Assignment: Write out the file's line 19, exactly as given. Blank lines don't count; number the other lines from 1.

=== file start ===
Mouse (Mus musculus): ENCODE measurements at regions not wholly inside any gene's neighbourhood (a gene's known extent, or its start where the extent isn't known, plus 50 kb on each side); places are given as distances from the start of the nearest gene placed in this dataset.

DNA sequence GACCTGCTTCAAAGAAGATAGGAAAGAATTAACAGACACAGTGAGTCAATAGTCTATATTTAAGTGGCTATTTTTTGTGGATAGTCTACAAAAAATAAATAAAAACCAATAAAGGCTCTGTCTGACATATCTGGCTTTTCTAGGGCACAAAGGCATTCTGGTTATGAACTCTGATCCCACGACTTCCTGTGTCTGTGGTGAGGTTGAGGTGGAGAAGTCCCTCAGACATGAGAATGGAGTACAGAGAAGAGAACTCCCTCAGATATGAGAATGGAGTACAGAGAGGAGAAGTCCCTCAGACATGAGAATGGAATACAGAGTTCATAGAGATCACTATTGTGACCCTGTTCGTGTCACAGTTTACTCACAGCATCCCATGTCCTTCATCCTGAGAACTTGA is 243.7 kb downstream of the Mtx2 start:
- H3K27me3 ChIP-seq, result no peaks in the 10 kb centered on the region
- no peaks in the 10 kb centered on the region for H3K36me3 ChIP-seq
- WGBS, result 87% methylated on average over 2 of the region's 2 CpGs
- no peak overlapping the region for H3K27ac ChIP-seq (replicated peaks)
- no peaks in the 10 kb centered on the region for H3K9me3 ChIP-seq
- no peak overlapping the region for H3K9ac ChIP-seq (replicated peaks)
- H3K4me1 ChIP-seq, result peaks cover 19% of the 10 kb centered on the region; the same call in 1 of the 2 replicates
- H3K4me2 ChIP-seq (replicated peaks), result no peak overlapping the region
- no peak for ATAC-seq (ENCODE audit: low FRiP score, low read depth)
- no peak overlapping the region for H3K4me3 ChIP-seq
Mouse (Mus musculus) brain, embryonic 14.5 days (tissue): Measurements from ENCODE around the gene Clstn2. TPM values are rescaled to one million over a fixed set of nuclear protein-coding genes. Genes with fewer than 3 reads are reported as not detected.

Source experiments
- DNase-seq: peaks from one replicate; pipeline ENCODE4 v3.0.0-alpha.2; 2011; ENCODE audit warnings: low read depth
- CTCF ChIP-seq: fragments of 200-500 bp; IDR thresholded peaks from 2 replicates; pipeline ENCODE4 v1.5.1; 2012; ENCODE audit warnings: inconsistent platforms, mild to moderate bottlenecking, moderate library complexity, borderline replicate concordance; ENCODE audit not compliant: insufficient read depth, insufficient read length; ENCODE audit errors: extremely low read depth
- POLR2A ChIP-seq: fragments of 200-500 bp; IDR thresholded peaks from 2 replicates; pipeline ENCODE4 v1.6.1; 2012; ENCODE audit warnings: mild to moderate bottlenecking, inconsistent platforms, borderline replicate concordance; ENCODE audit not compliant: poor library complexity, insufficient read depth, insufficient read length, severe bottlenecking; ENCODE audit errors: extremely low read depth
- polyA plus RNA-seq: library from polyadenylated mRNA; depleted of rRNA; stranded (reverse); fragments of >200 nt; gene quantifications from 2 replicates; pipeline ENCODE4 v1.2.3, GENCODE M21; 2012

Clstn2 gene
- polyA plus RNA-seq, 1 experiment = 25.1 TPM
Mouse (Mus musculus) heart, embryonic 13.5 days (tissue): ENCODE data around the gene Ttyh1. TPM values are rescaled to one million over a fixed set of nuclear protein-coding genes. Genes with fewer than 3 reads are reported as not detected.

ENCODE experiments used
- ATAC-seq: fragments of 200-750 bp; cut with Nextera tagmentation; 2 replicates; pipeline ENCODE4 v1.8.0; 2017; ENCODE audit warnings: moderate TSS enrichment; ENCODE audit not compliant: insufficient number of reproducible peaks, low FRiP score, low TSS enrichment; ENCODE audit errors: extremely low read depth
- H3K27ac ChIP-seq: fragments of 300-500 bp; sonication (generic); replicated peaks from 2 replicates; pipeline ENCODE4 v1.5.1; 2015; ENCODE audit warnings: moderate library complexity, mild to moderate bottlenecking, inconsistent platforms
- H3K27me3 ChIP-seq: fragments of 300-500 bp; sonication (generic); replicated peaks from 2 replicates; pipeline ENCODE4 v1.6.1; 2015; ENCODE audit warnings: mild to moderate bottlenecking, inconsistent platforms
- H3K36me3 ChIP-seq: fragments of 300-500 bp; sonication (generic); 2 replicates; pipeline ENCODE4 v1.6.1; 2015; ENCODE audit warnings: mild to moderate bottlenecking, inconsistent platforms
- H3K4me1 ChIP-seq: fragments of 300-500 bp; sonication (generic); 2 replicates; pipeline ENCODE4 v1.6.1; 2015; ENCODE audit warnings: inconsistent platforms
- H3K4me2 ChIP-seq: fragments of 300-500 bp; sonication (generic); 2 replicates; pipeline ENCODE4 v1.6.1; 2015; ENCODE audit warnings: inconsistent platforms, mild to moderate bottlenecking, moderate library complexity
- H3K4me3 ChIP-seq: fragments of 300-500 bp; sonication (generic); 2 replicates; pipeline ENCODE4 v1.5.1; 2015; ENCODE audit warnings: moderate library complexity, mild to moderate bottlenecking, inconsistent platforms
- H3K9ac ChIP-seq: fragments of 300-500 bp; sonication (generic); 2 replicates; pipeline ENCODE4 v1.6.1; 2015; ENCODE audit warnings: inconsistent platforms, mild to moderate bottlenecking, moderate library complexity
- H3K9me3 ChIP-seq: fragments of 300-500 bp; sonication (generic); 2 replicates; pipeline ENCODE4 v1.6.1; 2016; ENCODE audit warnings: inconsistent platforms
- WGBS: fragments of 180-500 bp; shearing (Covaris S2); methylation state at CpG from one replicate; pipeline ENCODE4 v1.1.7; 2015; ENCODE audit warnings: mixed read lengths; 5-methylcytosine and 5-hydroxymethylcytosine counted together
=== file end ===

Clstn2 gene